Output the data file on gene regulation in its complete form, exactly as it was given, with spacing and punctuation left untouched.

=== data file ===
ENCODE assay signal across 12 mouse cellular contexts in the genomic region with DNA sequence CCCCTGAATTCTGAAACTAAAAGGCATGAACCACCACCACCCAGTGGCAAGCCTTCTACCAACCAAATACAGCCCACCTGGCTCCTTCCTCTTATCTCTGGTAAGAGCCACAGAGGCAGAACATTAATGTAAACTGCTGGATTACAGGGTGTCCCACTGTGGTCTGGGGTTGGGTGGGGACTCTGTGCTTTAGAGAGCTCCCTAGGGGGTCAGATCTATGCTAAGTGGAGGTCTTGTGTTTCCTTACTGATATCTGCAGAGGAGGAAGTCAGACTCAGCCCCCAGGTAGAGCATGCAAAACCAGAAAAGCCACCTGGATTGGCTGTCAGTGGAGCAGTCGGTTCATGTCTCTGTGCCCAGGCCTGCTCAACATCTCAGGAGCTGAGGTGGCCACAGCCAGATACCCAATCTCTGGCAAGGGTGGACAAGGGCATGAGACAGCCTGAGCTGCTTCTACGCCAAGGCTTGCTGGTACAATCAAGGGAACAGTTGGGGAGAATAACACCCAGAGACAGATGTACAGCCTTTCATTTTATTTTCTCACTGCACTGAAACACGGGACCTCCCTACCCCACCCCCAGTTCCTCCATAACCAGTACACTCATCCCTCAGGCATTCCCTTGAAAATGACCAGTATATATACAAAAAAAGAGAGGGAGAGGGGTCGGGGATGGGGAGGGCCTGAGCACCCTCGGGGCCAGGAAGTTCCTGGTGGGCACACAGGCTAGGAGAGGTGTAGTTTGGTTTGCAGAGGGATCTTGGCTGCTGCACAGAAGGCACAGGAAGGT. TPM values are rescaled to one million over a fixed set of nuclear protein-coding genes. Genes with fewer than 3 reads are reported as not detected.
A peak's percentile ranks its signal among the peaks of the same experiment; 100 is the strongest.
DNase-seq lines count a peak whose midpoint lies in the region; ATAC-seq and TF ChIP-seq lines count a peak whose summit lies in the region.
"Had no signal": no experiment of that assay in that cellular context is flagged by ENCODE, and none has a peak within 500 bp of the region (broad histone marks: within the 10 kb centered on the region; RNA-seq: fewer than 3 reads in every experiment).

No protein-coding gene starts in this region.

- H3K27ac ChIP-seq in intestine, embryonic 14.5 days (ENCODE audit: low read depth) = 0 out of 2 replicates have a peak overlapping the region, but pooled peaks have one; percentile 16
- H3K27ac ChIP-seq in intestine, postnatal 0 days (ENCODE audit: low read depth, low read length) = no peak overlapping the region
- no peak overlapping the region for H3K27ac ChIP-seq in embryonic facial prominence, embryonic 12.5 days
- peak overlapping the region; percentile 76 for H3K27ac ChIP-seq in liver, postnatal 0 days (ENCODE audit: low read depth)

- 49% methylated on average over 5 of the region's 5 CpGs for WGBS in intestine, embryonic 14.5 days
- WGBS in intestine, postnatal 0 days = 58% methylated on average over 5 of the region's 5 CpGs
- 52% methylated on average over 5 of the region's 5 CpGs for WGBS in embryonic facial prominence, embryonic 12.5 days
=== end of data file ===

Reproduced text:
ENCODE assay signal across 12 mouse cellular contexts in the genomic region with DNA sequence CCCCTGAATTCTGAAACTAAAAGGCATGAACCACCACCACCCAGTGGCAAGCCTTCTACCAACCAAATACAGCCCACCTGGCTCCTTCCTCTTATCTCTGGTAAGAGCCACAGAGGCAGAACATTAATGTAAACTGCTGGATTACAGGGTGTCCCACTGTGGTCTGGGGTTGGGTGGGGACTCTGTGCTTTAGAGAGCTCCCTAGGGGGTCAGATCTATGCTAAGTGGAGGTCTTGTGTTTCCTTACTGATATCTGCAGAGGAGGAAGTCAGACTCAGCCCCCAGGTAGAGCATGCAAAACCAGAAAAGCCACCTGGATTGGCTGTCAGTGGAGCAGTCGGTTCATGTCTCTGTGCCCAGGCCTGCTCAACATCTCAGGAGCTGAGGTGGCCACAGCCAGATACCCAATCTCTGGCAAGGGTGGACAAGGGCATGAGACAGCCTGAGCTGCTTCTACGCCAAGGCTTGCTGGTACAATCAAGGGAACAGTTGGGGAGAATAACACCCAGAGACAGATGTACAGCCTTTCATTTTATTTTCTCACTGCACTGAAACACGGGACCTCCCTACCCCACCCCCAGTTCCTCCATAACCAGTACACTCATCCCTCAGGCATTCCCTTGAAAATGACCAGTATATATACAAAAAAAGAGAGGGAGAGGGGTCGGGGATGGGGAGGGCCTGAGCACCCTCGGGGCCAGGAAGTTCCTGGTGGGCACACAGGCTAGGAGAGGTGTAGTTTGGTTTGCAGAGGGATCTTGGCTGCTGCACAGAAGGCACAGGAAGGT. TPM values are rescaled to one million over a fixed set of nuclear protein-coding genes. Genes with fewer than 3 reads are reported as not detected.
A peak's percentile ranks its signal among the peaks of the same experiment; 100 is the strongest.
DNase-seq lines count a peak whose midpoint lies in the region; ATAC-seq and TF ChIP-seq lines count a peak whose summit lies in the region.
"Had no signal": no experiment of that assay in that cellular context is flagged by ENCODE, and none has a peak within 500 bp of the region (broad histone marks: within the 10 kb centered on the region; RNA-seq: fewer than 3 reads in every experiment).

No protein-coding gene starts in this region.

- H3K27ac ChIP-seq in intestine, embryonic 14.5 days (ENCODE audit: low read depth) = 0 out of 2 replicates have a peak overlapping the region, but pooled peaks have one; percentile 16
- H3K27ac ChIP-seq in intestine, postnatal 0 days (ENCODE audit: low read depth, low read length) = no peak overlapping the region
- no peak overlapping the region for H3K27ac ChIP-seq in embryonic facial prominence, embryonic 12.5 days
- peak overlapping the region; percentile 76 for H3K27ac ChIP-seq in liver, postnatal 0 days (ENCODE audit: low read depth)

- 49% methylated on average over 5 of the region's 5 CpGs for WGBS in intestine, embryonic 14.5 days
- WGBS in intestine, postnatal 0 days = 58% methylated on average over 5 of the region's 5 CpGs
- 52% methylated on average over 5 of the region's 5 CpGs for WGBS in embryonic facial prominence, embryonic 12.5 days